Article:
SALADO, Texas — The director of a Texas private school association that came under fire for refusing to reschedule a game held during the Sabbath says the Orthodox Jewish school should have never been allowed in his league.
“We shouldn’t have accepted them in the first place,” said Edd Burleson, director of the Texas Association of Private and Parochial Schools.
Burleson, 77, told The Dallas Morning News ( http://dallasne.ws/H6UmA4 ) in an interview published Sunday that he took calls from as far away as Australia during the backlash that erupted last month when TAPPS denied Beren Academy’s request to move a playoff basketball game.
Beren, an orthodox Jewish school in Houston with fewer than 250 students, joined TAPPS in 2011. Players on the basketball team observe the Sabbath between sunset Friday and sunset Saturday, and TAPPS ultimately rescheduled the game after parents filed a lawsuit.
Burleson, who believes TAPPS would have prevailed in court, said he has no regrets about how the dispute was handled.
“What else would you want me to say?” Burleson said. “Want me to come up with some politically correct gobbledygook? I can’t. I’m telling you that’s how I feel.”
TAPPS represents more than 200 private schools with almost 40,000 students statewide. Member schools are overwhelmingly Christian, and last month’s uproar brought up accounts of TAPPS previously rejecting a few Muslim schools.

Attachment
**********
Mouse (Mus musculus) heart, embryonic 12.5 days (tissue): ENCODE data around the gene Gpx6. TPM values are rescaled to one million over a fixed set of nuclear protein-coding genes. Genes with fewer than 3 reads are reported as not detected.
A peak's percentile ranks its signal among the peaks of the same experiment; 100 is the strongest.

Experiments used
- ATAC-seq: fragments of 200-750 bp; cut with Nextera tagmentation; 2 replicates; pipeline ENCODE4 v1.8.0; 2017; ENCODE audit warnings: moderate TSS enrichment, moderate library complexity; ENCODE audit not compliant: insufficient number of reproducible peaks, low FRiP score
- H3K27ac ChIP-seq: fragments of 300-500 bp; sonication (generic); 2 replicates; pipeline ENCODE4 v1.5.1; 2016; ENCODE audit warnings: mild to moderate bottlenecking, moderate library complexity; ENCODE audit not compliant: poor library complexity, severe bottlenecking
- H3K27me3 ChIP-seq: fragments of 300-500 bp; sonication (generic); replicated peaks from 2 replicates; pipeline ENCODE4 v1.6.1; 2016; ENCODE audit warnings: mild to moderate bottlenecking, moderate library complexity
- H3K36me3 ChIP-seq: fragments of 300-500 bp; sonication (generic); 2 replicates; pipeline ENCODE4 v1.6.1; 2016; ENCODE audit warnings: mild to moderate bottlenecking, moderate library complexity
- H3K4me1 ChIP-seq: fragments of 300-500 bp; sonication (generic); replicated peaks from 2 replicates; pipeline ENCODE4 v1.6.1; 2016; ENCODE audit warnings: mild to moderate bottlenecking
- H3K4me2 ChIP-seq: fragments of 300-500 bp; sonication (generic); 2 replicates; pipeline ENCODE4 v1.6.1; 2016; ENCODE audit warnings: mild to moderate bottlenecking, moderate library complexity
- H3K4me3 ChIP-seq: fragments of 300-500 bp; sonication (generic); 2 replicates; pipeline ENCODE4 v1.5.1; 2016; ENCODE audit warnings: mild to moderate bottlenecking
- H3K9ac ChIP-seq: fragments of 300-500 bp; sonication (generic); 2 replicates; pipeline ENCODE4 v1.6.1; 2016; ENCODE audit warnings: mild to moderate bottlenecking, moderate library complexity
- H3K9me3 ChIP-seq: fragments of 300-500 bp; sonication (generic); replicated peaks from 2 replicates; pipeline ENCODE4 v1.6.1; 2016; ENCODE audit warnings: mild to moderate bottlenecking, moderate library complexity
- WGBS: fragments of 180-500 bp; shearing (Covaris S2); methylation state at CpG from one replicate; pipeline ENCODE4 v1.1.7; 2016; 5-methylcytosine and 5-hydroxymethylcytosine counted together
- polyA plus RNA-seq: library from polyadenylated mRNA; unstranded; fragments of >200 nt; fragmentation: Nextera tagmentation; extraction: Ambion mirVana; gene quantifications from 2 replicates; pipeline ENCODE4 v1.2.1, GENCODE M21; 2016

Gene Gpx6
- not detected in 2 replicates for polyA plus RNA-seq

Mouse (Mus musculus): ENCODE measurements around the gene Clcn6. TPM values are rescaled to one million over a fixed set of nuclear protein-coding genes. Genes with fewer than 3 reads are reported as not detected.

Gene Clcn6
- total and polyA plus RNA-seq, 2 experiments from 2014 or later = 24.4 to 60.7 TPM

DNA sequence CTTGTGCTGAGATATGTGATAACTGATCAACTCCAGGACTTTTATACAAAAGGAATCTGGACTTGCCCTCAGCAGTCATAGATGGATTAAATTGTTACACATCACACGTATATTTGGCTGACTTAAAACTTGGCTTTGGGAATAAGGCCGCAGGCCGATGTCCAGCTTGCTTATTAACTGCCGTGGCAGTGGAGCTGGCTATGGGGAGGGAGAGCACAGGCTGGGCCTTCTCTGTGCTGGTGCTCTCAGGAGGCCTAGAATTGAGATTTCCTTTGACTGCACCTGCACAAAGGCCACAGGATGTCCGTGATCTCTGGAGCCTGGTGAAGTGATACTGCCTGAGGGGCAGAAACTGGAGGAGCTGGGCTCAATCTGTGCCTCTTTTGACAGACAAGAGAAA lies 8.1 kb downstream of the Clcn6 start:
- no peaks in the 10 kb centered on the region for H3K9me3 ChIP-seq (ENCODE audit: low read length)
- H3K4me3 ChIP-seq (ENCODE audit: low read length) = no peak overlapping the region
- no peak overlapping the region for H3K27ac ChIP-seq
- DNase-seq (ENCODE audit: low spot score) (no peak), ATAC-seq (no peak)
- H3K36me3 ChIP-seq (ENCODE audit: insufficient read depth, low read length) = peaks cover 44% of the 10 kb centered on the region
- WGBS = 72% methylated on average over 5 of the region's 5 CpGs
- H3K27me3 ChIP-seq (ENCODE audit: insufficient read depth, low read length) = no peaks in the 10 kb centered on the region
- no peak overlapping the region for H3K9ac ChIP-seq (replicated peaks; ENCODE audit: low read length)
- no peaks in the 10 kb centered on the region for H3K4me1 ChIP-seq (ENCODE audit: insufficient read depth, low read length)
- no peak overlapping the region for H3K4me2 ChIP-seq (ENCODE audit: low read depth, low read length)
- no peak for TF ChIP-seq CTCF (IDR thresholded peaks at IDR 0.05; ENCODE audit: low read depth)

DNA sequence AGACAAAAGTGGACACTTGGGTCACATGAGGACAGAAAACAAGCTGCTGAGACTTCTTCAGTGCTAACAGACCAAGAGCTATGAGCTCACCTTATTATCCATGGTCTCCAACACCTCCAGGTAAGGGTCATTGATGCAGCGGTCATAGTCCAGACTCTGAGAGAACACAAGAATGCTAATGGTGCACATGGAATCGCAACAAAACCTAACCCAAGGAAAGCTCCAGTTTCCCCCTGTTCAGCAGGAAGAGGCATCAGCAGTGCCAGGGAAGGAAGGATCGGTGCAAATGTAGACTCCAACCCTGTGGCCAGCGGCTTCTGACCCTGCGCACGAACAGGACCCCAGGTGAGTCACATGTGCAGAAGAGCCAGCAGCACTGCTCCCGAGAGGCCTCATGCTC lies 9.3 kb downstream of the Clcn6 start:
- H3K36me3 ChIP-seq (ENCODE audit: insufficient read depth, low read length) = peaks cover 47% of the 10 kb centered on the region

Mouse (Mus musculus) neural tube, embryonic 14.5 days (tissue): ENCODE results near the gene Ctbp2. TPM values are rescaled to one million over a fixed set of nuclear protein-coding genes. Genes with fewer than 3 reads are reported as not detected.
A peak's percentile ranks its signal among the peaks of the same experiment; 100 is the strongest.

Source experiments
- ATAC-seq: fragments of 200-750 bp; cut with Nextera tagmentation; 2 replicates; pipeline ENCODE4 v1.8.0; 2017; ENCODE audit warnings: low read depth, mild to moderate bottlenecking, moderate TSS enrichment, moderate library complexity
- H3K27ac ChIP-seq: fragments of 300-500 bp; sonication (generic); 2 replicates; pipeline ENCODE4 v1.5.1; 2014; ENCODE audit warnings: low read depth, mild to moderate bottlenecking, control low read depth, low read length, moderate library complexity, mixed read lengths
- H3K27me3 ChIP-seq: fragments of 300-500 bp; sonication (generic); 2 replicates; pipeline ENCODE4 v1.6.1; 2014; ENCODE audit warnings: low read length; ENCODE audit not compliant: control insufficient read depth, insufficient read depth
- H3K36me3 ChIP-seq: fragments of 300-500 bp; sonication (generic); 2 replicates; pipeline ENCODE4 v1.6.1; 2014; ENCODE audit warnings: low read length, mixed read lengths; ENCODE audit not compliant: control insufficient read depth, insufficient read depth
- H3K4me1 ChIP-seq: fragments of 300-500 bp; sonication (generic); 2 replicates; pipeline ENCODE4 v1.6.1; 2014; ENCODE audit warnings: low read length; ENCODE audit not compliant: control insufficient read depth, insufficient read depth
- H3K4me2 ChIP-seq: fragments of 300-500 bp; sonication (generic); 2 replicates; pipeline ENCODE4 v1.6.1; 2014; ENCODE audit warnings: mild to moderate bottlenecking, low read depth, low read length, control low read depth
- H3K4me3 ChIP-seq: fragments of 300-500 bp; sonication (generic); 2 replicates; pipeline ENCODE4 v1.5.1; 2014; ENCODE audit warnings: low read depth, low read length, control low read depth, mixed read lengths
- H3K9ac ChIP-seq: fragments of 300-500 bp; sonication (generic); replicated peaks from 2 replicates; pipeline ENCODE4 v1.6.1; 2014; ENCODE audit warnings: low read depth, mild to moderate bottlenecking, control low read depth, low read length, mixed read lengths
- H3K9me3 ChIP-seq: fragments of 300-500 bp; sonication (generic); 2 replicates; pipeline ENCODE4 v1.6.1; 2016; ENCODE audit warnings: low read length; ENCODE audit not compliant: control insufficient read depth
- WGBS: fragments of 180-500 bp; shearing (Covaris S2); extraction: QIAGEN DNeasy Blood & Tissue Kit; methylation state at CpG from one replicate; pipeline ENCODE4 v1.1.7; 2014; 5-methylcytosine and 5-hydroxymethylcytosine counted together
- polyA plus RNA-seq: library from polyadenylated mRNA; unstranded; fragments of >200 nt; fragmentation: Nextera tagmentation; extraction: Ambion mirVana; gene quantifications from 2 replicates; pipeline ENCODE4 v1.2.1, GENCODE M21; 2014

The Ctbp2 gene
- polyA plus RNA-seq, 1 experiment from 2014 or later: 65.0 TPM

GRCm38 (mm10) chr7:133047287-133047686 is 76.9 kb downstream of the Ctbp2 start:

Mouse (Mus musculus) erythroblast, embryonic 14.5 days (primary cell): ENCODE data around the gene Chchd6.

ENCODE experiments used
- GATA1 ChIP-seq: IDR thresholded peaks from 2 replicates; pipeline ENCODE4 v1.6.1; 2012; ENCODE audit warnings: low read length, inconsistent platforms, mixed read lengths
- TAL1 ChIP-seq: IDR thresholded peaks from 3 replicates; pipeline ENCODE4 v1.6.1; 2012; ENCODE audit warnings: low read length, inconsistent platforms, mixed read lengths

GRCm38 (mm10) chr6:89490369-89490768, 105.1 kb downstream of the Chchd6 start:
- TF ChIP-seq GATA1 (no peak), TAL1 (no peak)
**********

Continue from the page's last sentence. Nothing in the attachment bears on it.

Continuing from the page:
The Texas Catholic Conference Education Department has sent a letter to TAPPS calling for a review of its operations after the Beren incident. Catholic schools comprise about 20 percent of the membership of TAPPS, which operates on an annual budget of less than $1 million.
Representatives of TAPPS schools met with Burleson last week to discuss the letter, in which the Catholic conference suggested they might withdraw its schools from TAPPS unless there were changes to structure and management.
Margaret McGettrick, the Catholic conference’s education director and author of the letter, insisted that now is the time for TAPPS to make a change.
“Back in 2010, when there was discussion about membership for the Muslim schools, Mr. Burleson told us very openly our country was under attack and we have to be very careful who we accept into TAPPS,” she said Thursday. “He was very open about his feelings then.”
McGettrick said the meeting gave her a sense that changes were forthcoming.
Burleson became TAPPS executive director in 1994. The former football coach led a small Texas public school to a state championship in 1969 and was superintendent of the Red Oak school district until 1989.
Burleson dismissed the critics as “outsiders” and said his mission was to serve his board of directors and his member schools.
“That’s who I answer to,” he said. “And I know this won’t sound good, but all I really have to please is the board. And really only five of them to have the majority.”
Rabbi Harry Sinoff, head of the upper school at Beren Academy, said Beren would like to remain a TAPPS member. The academy won the rescheduled state semifinal game but lost in the championship.